As Adam and Eve held Abel’s lifeless body, they knew that God’s breath of life in their youngest son had returned to the Creator. They knew that it took a body plus the breath of God to make a living being (Genesis 2:7). They knew that they would not see Abel again until the promised Redeemer crushed the enemy death for the last time at the resurrection.

Yet this first murder was as tragic then as it would be today. Adam and Eve were able to put one foot in front of the other each day because of the promise that One would come who would defeat death—the enemy they now knew all too well. God had promised when He cursed the serpent, the author of death, that the seed of the woman—the Redeemer Himself—would crush the serpent’s head and finally eliminate the power of death (Genesis 3:15).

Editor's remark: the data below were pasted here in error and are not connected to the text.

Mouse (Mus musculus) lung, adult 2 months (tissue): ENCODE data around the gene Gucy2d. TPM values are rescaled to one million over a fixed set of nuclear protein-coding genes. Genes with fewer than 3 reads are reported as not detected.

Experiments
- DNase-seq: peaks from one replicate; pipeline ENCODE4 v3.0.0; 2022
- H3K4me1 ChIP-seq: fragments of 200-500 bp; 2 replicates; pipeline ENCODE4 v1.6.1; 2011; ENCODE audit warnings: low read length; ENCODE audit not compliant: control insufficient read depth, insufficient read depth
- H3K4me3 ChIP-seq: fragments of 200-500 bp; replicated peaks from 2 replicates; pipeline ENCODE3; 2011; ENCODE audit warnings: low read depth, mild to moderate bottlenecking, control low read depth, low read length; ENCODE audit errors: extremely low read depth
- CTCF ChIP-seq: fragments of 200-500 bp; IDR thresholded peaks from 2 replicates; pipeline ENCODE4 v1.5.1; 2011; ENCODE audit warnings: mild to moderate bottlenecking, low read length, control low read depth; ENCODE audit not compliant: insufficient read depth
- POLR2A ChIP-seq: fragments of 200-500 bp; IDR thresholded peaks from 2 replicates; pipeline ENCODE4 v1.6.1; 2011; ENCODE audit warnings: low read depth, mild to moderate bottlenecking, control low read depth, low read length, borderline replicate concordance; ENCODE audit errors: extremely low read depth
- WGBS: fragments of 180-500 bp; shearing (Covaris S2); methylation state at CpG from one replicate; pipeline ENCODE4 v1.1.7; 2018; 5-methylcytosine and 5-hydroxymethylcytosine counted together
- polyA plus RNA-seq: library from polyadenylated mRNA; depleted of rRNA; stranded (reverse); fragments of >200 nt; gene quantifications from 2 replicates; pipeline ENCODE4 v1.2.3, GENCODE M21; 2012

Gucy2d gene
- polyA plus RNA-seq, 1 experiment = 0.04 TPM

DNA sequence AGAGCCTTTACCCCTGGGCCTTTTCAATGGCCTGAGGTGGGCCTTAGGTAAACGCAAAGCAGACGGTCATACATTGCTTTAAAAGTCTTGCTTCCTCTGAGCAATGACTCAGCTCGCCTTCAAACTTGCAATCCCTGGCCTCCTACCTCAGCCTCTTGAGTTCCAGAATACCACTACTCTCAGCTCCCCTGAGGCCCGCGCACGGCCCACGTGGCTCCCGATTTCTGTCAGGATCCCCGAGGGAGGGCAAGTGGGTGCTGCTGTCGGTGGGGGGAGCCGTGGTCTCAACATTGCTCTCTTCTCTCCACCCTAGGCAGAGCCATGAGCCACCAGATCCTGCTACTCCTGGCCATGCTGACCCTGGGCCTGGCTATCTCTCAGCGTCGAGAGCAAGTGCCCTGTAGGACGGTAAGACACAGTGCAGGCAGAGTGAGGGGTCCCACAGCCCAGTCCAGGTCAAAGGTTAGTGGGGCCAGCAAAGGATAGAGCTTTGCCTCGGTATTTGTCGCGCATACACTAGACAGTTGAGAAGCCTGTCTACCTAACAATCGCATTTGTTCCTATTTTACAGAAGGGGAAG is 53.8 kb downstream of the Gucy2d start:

Through His death, Jesus, the Innocent One, would restore all those humans to communion with God who trusted in His sacrifice and His righteousness. This second Adam would take back the keys that the first Adam had handed over to Satan. The planet’s first couple just had no idea how long that journey would be!

Fast-forward across the sea of time. People could either choose to believe what God had said—that if they sinned, they would die—or they could choose to believe what the serpent said—that they would not surely die. Some, like King Saul, even tried to speak to the departed ones, only to discover that the devil was impersonating the prophet Samuel. He ignored the fact that God had specifically commanded the Israelites not to seek the advice of mediums and spiritualists. He said “Do not turn to mediums or seek out spiritists, for you will be defiled by them. I am the Lord your God” (Leviticus 19:21; see also 20:6, 27).